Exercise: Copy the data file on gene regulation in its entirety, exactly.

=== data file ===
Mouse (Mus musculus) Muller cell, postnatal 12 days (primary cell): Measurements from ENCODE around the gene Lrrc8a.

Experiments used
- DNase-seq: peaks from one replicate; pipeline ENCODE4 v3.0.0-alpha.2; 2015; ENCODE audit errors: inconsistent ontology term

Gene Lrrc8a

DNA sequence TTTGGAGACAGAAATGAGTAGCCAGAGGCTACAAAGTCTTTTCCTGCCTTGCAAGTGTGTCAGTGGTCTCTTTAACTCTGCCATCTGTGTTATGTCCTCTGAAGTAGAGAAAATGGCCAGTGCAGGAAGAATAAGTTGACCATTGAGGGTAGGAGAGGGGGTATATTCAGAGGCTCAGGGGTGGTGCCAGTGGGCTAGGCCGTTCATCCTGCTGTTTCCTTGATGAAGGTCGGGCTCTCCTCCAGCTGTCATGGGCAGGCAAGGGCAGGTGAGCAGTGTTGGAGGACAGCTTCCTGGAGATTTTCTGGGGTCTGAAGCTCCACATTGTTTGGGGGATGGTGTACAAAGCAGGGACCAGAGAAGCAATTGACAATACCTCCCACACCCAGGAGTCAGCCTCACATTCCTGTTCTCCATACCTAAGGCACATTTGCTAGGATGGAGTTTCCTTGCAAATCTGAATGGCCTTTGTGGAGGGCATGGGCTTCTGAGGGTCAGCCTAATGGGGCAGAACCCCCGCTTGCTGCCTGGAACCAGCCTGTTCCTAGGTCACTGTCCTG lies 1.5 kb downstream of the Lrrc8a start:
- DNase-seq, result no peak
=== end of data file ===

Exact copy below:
Mouse (Mus musculus) Muller cell, postnatal 12 days (primary cell): Measurements from ENCODE around the gene Lrrc8a.

Experiments used
- DNase-seq: peaks from one replicate; pipeline ENCODE4 v3.0.0-alpha.2; 2015; ENCODE audit errors: inconsistent ontology term

Gene Lrrc8a

DNA sequence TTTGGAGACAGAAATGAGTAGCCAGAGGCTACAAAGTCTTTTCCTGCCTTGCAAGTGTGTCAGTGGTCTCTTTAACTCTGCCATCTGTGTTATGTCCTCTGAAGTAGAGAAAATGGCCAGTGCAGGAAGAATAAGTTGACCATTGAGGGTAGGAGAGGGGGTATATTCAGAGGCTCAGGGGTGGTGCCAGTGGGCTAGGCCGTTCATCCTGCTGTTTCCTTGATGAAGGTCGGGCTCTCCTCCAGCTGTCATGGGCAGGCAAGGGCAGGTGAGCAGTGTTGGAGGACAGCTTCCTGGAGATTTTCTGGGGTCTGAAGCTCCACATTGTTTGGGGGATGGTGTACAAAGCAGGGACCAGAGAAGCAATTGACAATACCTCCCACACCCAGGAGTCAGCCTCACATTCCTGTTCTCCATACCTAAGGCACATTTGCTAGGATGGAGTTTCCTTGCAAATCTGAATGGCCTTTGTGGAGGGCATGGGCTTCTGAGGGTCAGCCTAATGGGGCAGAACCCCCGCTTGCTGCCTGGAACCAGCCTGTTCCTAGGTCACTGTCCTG lies 1.5 kb downstream of the Lrrc8a start:
- DNase-seq, result no peak